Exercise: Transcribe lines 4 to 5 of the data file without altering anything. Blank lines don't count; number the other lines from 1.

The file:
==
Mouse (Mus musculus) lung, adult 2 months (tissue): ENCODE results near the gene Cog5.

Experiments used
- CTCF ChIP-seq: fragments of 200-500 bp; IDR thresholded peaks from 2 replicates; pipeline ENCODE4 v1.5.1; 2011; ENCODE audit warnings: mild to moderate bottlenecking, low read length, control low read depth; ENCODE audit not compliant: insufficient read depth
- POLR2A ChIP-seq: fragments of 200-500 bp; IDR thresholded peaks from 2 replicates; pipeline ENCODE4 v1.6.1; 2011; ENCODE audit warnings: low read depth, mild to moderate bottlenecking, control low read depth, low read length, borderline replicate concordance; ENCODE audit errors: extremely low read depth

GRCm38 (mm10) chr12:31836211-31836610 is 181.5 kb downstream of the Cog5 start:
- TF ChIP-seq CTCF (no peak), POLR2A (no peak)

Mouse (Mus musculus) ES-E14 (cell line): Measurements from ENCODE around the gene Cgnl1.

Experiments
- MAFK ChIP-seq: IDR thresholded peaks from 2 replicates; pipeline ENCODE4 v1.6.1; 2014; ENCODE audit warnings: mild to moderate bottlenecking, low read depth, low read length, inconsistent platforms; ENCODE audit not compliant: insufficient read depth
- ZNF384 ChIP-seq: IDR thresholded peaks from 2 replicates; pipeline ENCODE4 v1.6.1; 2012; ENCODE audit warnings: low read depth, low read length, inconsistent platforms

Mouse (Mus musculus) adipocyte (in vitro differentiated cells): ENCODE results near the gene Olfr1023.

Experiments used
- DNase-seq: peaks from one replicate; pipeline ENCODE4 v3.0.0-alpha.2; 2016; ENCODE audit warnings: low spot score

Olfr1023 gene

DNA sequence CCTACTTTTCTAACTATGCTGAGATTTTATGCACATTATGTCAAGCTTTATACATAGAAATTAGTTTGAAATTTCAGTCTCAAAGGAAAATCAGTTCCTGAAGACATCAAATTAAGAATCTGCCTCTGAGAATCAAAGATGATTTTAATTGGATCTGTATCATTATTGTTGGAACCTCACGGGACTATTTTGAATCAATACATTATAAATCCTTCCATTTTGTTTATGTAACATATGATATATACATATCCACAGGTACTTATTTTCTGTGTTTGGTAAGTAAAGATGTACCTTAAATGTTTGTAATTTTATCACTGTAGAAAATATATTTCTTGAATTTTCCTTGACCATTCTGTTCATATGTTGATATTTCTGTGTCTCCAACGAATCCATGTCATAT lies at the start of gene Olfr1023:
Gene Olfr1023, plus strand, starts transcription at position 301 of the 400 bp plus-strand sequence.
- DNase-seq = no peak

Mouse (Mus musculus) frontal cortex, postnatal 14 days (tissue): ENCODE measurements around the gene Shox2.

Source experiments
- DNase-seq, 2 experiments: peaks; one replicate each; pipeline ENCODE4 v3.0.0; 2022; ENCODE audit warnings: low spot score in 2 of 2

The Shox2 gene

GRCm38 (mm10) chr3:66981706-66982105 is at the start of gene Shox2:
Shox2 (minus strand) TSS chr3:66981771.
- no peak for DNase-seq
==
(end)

- POLR2A ChIP-seq: fragments of 200-500 bp; IDR thresholded peaks from 2 replicates; pipeline ENCODE4 v1.6.1; 2011; ENCODE audit warnings: low read depth, mild to moderate bottlenecking, control low read depth, low read length, borderline replicate concordance; ENCODE audit errors: extremely low read depth

GRCm38 (mm10) chr12:31836211-31836610 is 181.5 kb downstream of the Cog5 start: